The tribunal pointed out that a social impact assessment of the project was also conducted after the completion of the public hearing. The tribunal further questioned the sagacity of the idea to construct a greenfield jetty within 500 meters from the existing Paradeep seaport in Jagatsinghpur.
However, the tribunal refused to stall the project despite the environmental violations on the grounds of sustainable development.
"We are conscious that the project involves huge investment. At the same time, the principle of sustainable development cannot be ignored. Apart from the significant issue of a public hearing, the important issue of the location of the project close to a polluted area, the jetty being unnecessarily close to an established port, the huge amount of water being taken from the river, which may affect drinking water needs and flow of the river, are important issues which need express consideration," stated the bench headed by the tribunal's Chairperson Justice Adarsh Kumar Goel.
Notably, the South Korean steel major, POSCO, had to pull out of a project in Jagatsinghpur in 2017 following protracted struggles by local communities over land acquisition. Local communities have alleged that forest land being acquired for the project by the Odisha government has been traditionally used for betel leaf cultivation.
It was further alleged that the Odisha government resorted to tree-felling and forcible dismantling of betel vineyards without first settling the rights of traditional forest dwellers guaranteed under the Scheduled Tribes & Other Traditional Forest Dwellers (Recognition of Forest Rights) Act, 2006 (known popularly as the Forest Rights Act, 2006).
On March 24, 2023, barely four days after environmental clearances of the project were suspended, the Odisha High Court ordered a stay on the diversion of land for the project until rights granted to local communities under the Forest Rights Act, 2006, were settled. In a petition in the high court, they alleged that the Odisha government had commenced the process of land alienation without settling the rights of traditional forest dwellers.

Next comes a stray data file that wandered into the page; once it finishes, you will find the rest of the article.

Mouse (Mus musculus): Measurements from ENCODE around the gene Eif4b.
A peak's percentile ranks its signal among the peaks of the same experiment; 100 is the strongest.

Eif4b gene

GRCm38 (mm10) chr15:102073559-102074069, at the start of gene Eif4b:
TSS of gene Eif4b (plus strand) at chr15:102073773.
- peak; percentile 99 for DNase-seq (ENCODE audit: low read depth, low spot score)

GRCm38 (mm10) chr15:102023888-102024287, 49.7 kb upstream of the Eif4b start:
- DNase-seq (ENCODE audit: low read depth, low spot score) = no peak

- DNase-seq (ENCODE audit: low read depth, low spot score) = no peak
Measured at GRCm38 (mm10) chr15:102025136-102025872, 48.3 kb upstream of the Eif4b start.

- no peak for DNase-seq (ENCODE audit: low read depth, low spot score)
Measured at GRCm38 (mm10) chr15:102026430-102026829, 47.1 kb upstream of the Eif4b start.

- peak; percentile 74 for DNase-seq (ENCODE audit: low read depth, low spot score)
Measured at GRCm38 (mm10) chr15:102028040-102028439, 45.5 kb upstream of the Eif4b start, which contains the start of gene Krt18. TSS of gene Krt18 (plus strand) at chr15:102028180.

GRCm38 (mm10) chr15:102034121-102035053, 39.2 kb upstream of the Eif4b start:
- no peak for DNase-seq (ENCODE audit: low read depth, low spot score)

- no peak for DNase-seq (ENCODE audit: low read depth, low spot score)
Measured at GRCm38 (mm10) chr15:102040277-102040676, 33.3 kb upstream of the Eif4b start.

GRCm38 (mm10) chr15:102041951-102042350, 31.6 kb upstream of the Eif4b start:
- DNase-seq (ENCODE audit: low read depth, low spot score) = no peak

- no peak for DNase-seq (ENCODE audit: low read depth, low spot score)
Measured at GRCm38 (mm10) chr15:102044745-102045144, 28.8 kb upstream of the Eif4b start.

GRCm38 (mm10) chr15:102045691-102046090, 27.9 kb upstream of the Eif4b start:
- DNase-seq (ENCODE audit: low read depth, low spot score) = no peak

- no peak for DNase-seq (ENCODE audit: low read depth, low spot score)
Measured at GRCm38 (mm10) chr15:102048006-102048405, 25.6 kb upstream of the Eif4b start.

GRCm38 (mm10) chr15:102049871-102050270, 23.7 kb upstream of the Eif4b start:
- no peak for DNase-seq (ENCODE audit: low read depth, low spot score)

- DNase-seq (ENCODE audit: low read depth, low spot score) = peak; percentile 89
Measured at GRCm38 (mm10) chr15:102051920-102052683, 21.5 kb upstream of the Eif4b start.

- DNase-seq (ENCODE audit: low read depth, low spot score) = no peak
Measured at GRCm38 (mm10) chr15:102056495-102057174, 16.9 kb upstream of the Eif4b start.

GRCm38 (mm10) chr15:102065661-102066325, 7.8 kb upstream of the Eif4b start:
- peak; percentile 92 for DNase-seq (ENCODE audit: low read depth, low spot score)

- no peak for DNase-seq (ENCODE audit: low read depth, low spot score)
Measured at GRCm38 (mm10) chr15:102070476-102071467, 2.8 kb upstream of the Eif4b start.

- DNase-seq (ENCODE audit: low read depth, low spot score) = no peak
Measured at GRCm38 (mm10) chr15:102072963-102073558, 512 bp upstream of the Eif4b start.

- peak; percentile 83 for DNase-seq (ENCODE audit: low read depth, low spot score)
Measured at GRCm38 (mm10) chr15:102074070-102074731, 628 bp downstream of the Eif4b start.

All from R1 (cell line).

The bench comprising Justice Arindam Sinha and Justice SK Mishra had taken no cognisance of the Odisha government's claims that the forest land that was earmarked for JSW Group's steel project had been retained by the industries department in the form of a "land bank" after POSCO withdrew from Jagatsinghpur.
The petitioners, in this case, were traditional forest dwellers living at the project site, which is known popularly in Jagatsinghpur as Dhinkia Chaaridesh and comprises eight villages in all. It was alleged that the Odisha government was forcibly dismantling betel vines, illegally occupying agricultural forest land, and setting local vegetation and forests on fire.
"Till compliance of the requirements, including recognition of traditional forest dwellers, is complete as filed in the lease cases, they will remain stayed," the bench ordered.
In the latest hearing of the case on Tuesday, the Odisha government appealed for lifting the stay on the diversion of forestland because it has complied with directions issued upon it by the high court in its earlier order. Odisha government has told the court that in the past, the central government had cleared a proposal to divert 1,253.225 hectares of forestland in favour of POSCO to establish a steel project in the area. The central government subsequently approved the diversion of 1,083.69 hectares of forest land from this "land bank" in favour of JSW Steel.
"If the rights of other traditional forest dwellers in the area have been settled as per the state government's claims, it should have conducted Gram Sabhas to obtain consent before the diversion of forest land for the project. We are examining the documents and will submit our objections to these claims soon," said counsel for the petitioners, Kshirod Rout.
Calls and text messages by this correspondent to Parul Patawari, the collector of Jagatsinghpur, in order to seek details on the settlement of rights of other traditional forest dwellers in the district did not elicit any response.
The writer is an independent journalist.